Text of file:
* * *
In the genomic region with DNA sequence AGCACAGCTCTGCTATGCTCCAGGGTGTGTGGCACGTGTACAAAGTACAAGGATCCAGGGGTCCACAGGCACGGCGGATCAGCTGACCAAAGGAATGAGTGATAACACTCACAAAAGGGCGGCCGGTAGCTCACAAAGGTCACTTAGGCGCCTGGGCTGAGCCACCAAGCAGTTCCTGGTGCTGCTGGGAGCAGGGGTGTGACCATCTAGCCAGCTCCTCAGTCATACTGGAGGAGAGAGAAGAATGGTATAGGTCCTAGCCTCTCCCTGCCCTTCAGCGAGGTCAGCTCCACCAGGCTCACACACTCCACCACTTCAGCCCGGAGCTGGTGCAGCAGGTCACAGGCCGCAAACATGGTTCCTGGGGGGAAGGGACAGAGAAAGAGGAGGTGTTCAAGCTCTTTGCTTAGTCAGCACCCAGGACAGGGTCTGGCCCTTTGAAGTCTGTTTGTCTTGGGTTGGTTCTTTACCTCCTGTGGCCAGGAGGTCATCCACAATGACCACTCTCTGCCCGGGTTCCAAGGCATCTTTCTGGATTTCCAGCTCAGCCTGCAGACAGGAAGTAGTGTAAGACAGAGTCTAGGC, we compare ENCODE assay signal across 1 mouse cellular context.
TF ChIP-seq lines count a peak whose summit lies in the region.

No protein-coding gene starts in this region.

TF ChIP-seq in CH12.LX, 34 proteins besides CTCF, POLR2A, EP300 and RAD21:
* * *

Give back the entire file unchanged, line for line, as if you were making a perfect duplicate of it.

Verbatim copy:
In the genomic region with DNA sequence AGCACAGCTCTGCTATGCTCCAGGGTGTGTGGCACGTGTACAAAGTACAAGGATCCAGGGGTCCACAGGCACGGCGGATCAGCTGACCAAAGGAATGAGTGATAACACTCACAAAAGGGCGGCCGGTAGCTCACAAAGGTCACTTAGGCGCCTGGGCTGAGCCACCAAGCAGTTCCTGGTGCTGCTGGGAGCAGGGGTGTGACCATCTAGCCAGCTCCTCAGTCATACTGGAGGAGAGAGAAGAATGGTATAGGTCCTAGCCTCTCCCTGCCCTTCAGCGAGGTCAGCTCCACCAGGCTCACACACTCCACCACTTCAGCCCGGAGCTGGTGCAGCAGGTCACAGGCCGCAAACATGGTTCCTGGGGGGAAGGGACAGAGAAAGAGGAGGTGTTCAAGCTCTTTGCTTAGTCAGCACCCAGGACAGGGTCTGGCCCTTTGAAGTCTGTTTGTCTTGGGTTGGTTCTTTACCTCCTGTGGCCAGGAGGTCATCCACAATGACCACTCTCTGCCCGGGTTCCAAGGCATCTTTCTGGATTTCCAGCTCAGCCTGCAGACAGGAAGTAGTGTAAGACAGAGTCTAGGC, we compare ENCODE assay signal across 1 mouse cellular context.
TF ChIP-seq lines count a peak whose summit lies in the region.

No protein-coding gene starts in this region.

TF ChIP-seq in CH12.LX, 34 proteins besides CTCF, POLR2A, EP300 and RAD21: